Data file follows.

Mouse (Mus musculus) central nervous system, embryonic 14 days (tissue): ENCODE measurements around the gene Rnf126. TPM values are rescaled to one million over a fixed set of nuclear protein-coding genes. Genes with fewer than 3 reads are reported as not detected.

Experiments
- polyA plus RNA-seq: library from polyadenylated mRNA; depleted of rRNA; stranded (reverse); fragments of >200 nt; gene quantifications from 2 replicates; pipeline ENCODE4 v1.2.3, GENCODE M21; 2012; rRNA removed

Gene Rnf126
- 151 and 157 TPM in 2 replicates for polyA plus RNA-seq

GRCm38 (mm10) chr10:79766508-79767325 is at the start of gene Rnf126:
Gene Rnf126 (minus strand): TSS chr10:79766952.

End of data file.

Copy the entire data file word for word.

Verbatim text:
Mouse (Mus musculus) central nervous system, embryonic 14 days (tissue): ENCODE measurements around the gene Rnf126. TPM values are rescaled to one million over a fixed set of nuclear protein-coding genes. Genes with fewer than 3 reads are reported as not detected.

Experiments
- polyA plus RNA-seq: library from polyadenylated mRNA; depleted of rRNA; stranded (reverse); fragments of >200 nt; gene quantifications from 2 replicates; pipeline ENCODE4 v1.2.3, GENCODE M21; 2012; rRNA removed

Gene Rnf126
- 151 and 157 TPM in 2 replicates for polyA plus RNA-seq

GRCm38 (mm10) chr10:79766508-79767325 is at the start of gene Rnf126:
Gene Rnf126 (minus strand): TSS chr10:79766952.